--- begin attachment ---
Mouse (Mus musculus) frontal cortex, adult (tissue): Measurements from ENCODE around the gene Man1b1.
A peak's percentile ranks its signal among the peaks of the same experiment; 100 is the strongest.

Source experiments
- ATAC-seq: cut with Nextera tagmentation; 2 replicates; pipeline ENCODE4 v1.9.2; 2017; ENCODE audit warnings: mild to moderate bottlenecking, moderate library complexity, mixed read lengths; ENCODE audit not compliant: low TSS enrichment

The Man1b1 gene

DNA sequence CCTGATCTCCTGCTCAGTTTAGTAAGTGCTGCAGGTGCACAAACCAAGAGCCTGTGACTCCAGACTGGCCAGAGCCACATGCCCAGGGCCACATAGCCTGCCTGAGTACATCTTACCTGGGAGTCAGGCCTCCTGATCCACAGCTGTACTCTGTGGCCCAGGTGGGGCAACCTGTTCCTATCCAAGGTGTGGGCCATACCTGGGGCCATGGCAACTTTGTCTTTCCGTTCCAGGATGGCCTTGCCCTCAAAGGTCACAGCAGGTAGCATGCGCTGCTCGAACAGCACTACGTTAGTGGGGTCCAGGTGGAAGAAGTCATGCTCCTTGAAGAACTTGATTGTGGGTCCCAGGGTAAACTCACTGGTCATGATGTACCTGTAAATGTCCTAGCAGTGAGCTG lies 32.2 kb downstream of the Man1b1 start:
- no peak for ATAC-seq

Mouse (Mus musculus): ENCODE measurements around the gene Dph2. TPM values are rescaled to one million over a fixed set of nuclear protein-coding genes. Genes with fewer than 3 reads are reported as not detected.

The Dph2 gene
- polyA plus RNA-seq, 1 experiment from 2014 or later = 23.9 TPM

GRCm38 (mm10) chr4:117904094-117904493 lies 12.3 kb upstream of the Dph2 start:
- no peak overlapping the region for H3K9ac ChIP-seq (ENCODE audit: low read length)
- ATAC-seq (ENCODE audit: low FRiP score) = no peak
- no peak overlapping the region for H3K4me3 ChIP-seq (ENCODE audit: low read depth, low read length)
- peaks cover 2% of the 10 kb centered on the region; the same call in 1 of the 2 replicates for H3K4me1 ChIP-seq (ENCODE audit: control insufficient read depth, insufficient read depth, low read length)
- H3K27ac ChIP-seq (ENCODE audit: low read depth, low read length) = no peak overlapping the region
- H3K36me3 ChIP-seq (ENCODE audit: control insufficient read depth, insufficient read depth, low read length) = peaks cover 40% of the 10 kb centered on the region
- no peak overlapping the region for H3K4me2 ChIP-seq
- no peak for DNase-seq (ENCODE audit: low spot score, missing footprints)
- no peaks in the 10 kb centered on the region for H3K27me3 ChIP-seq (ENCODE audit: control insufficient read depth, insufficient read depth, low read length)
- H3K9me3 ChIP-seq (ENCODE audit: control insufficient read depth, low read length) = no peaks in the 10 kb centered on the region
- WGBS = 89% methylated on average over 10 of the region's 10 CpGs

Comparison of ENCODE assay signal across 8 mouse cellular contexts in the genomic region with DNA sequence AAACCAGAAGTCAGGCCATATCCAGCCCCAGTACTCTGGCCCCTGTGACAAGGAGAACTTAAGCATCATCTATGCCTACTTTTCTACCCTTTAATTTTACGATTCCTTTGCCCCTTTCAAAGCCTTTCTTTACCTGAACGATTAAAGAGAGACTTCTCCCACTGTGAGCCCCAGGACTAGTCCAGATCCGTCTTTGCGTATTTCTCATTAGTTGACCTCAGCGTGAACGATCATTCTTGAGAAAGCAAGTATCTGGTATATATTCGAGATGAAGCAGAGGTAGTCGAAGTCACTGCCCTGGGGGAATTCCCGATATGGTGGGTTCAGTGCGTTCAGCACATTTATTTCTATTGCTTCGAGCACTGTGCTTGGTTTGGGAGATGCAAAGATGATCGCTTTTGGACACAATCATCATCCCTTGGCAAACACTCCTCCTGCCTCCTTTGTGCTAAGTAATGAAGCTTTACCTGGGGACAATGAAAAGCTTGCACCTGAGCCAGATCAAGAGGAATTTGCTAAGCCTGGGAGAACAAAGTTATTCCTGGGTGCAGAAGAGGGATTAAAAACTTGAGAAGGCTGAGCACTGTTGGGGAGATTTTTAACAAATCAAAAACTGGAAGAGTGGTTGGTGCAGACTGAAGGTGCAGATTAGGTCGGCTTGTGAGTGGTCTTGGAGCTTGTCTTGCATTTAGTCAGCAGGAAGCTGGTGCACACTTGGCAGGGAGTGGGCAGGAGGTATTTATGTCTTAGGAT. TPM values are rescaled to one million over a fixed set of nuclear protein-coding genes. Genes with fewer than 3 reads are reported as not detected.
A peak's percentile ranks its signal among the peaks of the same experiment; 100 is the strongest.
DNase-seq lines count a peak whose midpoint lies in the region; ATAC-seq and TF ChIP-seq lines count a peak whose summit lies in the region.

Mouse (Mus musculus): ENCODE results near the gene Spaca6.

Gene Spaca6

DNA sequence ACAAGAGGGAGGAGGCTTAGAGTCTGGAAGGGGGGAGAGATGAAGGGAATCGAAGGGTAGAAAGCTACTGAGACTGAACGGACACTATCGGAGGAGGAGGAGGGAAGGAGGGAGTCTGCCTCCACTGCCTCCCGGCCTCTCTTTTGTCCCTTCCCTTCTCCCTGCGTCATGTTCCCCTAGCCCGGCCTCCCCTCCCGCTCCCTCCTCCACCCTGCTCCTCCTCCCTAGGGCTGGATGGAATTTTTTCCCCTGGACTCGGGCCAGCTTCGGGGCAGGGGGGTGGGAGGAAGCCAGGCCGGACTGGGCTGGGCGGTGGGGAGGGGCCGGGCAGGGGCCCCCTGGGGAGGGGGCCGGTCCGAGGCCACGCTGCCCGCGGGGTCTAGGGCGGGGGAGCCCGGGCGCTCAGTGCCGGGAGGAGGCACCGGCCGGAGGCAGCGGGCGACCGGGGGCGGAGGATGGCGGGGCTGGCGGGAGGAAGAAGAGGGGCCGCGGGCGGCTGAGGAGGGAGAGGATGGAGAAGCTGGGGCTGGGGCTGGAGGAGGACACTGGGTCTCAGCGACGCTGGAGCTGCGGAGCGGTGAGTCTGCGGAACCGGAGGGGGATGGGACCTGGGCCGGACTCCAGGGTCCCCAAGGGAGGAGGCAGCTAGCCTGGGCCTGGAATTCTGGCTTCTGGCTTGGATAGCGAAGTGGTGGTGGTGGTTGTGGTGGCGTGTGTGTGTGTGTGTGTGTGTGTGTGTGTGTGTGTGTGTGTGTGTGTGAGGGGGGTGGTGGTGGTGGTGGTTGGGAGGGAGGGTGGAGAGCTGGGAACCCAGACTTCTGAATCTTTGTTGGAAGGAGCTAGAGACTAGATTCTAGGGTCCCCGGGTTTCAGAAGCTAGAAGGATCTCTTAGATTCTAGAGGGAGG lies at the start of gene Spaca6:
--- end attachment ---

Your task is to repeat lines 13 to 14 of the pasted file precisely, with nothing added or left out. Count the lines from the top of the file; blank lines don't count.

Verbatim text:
- ATAC-seq (ENCODE audit: low FRiP score) = no peak
- no peak overlapping the region for H3K4me3 ChIP-seq (ENCODE audit: low read depth, low read length)